Buyers Increasingly Suspicious of Foreclosures

Fewer buyers are willing to consider purchasing foreclosed property than they were seven months ago, according to a study commissioned by Trulia.com and RealtyTrac.

Seven months ago, 54 percent of adults surveyed said they would consider purchasing a foreclosed home. In November, only 47 percent of adults say they’d buy a foreclosure.

The chief turnoff is perceived risk, with 80 percent of those surveyed citing hidden repair costs, a tricky buying process, and the possibility that the neighborhood will lose more value and drag the property down with it.

To compensate for these risks, 75 percent say they expect at least a 25 percent discount and 30 percent say they would only buy if there is a 50 percent discount compared with a comparable home that isn’t in foreclosure.

Other findings:

* 56 percent of single/never married adults were at least somewhat likely to consider purchasing a foreclosed home, down from 60 percent in April.
* 43 percent of married adults were at least somewhat likely to consider purchasing a foreclosed home, down from 50 percent in April.
* 42 percent of divorced/separated/widowed adults were at least somewhat likely to consider purchasing a foreclosed home, down from 50 percent from April.

Source: Trulia.com

Illegal Immigrants Are Good Lending Risks

 

Illegal immigrants can make good home buyers, according to a new study.

Undocumented immigrants — those who aren’t legal permanent residents — who have an individual taxpayer identification number (ITIN), good credit, and proof of tax filing can qualify for a fixed-rate “ITIN mortgage.”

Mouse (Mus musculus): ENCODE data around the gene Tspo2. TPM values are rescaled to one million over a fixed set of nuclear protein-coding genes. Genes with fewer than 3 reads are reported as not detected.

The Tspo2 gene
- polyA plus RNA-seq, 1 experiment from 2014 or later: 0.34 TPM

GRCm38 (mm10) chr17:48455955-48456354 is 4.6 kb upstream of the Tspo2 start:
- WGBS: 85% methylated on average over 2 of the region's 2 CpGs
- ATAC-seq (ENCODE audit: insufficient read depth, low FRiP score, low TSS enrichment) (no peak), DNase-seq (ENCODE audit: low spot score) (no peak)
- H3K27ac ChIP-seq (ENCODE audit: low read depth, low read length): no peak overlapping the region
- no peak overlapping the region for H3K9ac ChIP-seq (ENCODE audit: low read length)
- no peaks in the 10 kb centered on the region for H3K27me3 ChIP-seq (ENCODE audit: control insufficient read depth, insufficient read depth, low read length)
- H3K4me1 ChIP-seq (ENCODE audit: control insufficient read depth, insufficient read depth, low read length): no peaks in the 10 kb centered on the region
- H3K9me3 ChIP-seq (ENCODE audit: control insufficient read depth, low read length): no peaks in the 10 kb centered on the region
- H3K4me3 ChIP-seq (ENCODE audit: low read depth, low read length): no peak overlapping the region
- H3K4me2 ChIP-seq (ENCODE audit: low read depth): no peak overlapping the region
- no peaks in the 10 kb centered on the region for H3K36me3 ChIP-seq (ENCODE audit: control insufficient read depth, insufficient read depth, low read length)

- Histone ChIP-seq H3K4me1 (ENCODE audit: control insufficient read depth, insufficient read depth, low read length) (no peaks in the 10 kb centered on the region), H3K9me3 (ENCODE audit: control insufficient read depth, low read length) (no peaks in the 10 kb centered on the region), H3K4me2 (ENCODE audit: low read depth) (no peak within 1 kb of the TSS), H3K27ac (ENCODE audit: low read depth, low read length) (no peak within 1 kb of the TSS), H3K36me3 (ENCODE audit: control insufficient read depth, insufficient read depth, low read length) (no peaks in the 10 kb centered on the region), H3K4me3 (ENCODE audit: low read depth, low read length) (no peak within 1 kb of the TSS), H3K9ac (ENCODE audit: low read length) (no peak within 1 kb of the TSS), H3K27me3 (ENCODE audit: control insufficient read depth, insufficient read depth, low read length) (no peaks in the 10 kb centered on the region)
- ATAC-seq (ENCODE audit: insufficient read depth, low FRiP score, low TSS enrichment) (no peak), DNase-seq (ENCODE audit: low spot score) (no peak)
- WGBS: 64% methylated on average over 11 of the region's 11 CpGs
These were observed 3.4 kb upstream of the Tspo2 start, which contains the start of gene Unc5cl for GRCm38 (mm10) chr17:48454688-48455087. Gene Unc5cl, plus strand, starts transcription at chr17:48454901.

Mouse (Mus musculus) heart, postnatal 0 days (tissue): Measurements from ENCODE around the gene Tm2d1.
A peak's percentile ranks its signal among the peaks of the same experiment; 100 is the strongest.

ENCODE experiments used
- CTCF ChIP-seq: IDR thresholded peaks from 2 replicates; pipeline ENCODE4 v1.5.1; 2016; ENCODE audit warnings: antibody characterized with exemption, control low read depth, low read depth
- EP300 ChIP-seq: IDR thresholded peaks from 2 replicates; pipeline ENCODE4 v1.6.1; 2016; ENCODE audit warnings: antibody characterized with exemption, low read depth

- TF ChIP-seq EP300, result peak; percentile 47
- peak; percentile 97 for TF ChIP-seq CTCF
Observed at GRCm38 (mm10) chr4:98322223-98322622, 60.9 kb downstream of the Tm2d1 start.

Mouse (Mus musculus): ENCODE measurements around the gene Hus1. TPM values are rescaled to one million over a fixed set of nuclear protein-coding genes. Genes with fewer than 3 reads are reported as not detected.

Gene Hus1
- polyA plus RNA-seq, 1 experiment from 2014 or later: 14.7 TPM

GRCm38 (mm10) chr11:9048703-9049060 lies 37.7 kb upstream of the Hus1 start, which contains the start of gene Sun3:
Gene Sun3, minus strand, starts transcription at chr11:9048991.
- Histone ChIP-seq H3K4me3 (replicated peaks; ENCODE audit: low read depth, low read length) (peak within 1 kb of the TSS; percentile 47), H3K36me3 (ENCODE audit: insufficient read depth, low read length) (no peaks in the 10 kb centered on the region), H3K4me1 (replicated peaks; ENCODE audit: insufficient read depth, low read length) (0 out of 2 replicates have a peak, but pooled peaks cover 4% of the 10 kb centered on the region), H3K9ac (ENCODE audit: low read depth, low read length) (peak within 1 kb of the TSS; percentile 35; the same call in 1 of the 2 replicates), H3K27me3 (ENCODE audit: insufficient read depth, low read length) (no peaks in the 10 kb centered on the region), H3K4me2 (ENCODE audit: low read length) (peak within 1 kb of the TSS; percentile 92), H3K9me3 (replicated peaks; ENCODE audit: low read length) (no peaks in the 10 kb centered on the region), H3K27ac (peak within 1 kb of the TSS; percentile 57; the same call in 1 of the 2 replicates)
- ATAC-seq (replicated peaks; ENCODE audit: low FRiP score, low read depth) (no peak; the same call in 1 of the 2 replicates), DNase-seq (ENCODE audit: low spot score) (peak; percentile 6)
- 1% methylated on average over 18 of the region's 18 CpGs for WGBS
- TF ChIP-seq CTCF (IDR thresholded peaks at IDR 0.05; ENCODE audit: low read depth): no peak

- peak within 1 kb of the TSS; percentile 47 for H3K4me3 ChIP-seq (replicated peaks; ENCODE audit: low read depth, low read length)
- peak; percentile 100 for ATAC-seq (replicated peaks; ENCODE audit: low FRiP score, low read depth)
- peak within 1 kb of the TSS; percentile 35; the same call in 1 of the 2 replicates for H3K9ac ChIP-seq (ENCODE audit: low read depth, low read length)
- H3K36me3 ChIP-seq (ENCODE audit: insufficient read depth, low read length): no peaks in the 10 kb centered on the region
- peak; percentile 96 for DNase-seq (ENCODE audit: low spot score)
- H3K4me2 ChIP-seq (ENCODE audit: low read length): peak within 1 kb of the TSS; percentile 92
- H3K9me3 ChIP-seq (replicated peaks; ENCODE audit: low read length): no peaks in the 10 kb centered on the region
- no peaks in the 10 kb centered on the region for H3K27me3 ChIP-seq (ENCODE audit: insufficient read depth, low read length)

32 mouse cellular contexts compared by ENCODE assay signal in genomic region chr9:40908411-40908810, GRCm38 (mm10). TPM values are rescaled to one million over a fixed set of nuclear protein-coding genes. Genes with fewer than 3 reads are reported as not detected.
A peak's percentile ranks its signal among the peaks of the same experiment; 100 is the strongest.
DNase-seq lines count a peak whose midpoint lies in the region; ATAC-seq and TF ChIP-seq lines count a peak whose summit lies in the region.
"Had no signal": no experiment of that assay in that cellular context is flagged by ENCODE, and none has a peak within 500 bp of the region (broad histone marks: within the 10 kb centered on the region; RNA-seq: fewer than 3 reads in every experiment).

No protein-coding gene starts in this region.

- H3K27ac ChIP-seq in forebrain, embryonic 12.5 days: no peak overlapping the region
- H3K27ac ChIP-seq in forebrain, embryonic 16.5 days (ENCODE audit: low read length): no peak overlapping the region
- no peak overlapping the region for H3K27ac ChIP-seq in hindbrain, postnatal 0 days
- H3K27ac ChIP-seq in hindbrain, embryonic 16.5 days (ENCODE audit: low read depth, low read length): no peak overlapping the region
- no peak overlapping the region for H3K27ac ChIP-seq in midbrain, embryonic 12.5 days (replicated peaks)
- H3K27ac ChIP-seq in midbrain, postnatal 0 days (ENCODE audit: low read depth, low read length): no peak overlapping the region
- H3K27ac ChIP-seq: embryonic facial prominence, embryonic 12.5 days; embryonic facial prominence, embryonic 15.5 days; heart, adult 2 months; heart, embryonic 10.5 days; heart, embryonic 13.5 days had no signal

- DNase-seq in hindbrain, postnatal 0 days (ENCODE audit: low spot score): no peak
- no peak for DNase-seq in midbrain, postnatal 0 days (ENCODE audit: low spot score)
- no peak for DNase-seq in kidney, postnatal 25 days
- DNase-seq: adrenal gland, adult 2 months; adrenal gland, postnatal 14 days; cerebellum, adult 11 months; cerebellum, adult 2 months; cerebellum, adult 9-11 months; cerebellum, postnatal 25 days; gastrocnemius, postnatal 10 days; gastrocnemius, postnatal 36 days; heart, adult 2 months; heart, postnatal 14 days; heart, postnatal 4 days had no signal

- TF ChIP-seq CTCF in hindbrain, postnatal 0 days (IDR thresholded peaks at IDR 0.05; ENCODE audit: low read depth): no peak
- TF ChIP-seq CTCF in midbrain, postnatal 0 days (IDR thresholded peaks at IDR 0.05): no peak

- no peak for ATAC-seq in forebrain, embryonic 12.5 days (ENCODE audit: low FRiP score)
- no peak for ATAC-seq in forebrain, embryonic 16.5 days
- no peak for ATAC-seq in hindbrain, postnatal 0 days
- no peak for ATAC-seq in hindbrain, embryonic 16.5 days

Less than 1 percent of ITIN loans have gone into foreclosure, according to the Hispanic National Mortgage Association. That compares with 1.2 percent for prime mortgages and nearly 11 percent for subprime mortgages given to borrowers with poor credit history, according to the Mortgage Bankers Association.

The Internal Revenue Service has issued more than 12.5 million taxpayer ID numbers since 1996 to foreigners who weren’t eligible for a Social Security number, including visa holders legally in the United States, spouses of U.S. citizens, and undocumented workers.

Community banks and credit unions began accepting the nine-digit numbers from mortgage applicants in 2000, most of them illegal immigrants with modest incomes. Most large banks are still reluctant to accept these numbers. By law, banks must verify customers’ identity, but they don’t have to check immigration status.

Source: Charlotte Observer, Deborah Hirsch